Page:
Nerve by Jeanne Ryan is about a reality show that posts videos of teens doing dares, and propels teens whose videos get the most views toward increasingly difficult dares and greater prizes. Vee, short for Venus, has always lived life from behind the scenes, doing all the costumes and makeup for the senior play, for example. She decides to do something out of character for once, and applies to join the new online game called NERVE. She is attracted by the prizes, such as the pair of beautiful but expensive boots or the awesome outfit that Vee couldn’t afford, but had been viewing regularly on her smartphone. When the organizers of the game send her a text with the instructions for the dare, they include a composed image of herself wearing the items she has been wishing for, and she can’t resist. In her dares, NERVE gives her a partner, Ian, a good-looking but troubled boy, who is also drawn in by prizes tailored especially for him. Vee and Ian seem to be very popular, even as they perform increasingly humiliating and dangerous stunts, and are ultimately selected for the grand prize dare. For Vee to win a full scholarship to art school, she must spend three hours in the VIP room of a club with five other players. NERVE makes the rules and controls everything, even locking them in and blocking them from calling out on their phones. Finally, the dares become life-threatening--and all Vee wants is to escape.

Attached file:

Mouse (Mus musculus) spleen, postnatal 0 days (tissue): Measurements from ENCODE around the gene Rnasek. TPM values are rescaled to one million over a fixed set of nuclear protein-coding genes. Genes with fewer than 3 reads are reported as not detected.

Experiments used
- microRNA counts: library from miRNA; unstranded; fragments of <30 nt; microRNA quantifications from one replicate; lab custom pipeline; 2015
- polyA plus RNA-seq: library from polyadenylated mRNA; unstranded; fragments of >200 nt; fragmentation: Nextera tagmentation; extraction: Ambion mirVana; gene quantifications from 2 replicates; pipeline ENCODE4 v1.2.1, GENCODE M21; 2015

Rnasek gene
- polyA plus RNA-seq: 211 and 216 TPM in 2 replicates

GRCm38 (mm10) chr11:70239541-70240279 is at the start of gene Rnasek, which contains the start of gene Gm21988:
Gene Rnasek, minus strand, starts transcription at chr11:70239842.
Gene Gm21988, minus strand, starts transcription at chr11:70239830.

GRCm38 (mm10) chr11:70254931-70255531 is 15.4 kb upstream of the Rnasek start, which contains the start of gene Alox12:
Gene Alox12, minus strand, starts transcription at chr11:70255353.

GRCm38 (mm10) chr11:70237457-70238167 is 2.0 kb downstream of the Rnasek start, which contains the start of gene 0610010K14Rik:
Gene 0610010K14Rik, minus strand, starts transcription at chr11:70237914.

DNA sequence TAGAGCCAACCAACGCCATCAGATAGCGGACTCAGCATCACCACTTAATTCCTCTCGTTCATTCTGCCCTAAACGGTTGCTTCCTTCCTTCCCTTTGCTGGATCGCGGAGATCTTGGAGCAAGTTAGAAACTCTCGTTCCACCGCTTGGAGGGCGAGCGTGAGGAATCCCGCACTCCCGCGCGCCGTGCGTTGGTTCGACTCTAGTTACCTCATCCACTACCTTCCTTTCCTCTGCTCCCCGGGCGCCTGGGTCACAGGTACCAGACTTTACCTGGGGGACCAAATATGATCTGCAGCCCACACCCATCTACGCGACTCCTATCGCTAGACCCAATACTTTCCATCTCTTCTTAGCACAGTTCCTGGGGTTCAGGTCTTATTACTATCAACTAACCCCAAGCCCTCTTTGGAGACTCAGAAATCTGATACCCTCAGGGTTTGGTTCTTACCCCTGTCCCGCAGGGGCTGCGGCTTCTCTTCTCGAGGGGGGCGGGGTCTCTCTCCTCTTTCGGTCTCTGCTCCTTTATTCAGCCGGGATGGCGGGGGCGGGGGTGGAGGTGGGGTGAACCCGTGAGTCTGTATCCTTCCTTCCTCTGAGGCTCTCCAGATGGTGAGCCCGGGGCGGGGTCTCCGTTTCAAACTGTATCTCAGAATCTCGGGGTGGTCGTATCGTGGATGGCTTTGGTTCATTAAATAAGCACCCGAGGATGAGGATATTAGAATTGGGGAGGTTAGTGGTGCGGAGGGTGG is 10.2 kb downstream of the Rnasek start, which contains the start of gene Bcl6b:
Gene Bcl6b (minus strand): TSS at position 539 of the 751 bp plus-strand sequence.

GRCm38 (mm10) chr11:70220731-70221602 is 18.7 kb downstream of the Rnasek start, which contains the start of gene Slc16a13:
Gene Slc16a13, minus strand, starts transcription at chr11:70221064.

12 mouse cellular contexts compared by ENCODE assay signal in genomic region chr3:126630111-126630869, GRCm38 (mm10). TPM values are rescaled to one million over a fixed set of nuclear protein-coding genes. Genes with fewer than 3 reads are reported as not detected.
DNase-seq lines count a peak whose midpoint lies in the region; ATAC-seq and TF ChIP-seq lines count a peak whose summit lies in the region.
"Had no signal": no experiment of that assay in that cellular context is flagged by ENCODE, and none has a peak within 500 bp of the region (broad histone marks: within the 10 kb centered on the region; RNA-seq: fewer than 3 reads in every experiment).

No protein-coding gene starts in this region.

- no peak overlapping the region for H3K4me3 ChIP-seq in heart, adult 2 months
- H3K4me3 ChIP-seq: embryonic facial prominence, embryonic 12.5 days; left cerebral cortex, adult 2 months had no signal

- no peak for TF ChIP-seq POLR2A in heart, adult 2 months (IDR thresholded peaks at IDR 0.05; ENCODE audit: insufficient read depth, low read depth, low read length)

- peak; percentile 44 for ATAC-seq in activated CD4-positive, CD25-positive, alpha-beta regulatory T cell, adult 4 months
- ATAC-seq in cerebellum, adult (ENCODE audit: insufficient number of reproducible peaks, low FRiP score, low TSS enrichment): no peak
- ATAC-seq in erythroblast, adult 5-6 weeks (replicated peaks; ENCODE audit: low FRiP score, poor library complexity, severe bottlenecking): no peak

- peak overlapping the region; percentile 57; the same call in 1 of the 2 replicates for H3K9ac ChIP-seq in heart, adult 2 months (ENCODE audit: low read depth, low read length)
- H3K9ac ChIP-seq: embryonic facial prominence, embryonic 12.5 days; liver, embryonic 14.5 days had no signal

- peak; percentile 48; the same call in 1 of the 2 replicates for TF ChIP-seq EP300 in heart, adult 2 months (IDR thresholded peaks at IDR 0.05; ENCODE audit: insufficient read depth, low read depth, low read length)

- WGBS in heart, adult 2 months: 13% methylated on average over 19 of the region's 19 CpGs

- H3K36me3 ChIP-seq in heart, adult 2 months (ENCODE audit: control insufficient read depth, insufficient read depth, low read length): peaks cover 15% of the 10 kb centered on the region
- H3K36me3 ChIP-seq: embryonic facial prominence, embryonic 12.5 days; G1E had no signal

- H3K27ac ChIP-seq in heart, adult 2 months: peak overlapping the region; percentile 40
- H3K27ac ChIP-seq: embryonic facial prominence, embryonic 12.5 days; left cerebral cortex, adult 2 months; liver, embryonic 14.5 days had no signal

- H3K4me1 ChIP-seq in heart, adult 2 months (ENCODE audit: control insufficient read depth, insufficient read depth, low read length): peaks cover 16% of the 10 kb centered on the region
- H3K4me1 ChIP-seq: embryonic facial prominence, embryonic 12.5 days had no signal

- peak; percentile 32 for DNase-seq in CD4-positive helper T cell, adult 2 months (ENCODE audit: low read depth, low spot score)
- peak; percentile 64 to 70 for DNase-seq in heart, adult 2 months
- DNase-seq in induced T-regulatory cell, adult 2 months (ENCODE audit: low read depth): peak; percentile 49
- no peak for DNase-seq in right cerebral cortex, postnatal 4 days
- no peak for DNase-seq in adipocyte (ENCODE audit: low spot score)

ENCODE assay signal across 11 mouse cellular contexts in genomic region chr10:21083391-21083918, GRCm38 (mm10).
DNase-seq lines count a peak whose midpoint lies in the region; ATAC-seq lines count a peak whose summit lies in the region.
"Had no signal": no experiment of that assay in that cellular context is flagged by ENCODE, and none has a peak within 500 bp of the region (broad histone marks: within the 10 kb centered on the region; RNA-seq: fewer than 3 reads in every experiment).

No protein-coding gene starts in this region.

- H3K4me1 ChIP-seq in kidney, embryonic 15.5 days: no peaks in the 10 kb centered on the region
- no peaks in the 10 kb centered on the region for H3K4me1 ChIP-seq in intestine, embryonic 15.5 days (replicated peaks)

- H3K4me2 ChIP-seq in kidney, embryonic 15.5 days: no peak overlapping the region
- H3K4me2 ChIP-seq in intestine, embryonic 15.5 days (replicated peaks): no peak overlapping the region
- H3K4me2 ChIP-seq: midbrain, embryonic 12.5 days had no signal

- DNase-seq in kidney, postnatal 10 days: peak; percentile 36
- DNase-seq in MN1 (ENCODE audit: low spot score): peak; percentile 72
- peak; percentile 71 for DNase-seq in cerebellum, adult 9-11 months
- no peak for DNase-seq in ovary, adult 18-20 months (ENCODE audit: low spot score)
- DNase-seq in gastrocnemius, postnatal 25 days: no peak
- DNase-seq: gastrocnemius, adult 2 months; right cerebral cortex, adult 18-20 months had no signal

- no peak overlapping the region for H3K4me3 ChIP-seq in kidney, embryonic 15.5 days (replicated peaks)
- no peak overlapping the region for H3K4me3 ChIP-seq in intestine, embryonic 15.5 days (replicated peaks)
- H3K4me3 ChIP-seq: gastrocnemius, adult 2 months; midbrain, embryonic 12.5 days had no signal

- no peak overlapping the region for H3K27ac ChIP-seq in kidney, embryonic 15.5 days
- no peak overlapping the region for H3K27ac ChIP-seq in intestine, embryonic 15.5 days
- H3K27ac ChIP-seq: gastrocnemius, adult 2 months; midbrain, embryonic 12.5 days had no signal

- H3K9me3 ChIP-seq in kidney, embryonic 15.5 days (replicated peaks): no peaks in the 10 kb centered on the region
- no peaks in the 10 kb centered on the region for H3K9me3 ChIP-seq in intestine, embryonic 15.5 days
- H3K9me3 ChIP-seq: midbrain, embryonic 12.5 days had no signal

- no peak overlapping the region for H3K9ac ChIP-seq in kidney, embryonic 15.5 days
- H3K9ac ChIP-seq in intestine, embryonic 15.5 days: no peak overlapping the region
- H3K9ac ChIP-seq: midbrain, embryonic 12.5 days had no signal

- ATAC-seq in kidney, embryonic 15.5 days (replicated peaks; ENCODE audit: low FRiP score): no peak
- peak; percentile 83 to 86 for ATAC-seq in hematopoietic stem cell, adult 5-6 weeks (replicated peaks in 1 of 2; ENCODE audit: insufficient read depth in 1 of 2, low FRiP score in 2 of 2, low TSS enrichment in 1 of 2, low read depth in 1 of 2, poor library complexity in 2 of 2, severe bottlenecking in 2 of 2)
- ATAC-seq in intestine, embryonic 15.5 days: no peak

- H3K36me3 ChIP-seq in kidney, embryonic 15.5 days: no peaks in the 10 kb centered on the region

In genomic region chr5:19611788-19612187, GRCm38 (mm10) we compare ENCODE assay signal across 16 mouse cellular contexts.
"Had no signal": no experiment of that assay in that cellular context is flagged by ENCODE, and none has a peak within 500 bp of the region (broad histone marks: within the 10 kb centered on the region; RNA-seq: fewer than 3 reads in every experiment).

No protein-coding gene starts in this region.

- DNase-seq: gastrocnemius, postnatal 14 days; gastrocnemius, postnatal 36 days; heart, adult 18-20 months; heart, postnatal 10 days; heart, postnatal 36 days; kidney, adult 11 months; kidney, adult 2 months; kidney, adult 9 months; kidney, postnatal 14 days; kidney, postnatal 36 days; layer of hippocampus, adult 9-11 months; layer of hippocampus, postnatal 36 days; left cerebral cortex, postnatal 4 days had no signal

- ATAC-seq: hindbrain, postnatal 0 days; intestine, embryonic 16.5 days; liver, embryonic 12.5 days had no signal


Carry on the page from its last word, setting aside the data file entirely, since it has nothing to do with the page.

In Nerve we have the evil corporate game show digging into people’s personal lives to come up with the exact temptation that will induce them to humiliate themselves in public for the entertainment of sadistic voyeurs. One of the richest supporters of the NERVE game even has enough influence to get to play a bit part in one of Vee’s dares. How has the spate of reality TV shows influenced how we look at each other as fellow humans? I wonder if we are regressing back to traditions of earlier eras to the point where we would be entertained by watching public executions? Vee is locked in a room with strangers where guns have been handed out and the lights are completely turned off. The cell phones are blocked from making calls. She wonders why people are watching this and seeing the danger, yet no one is calling 911 to rescue her and the others. How can they harden themselves to what they are seeing and not help?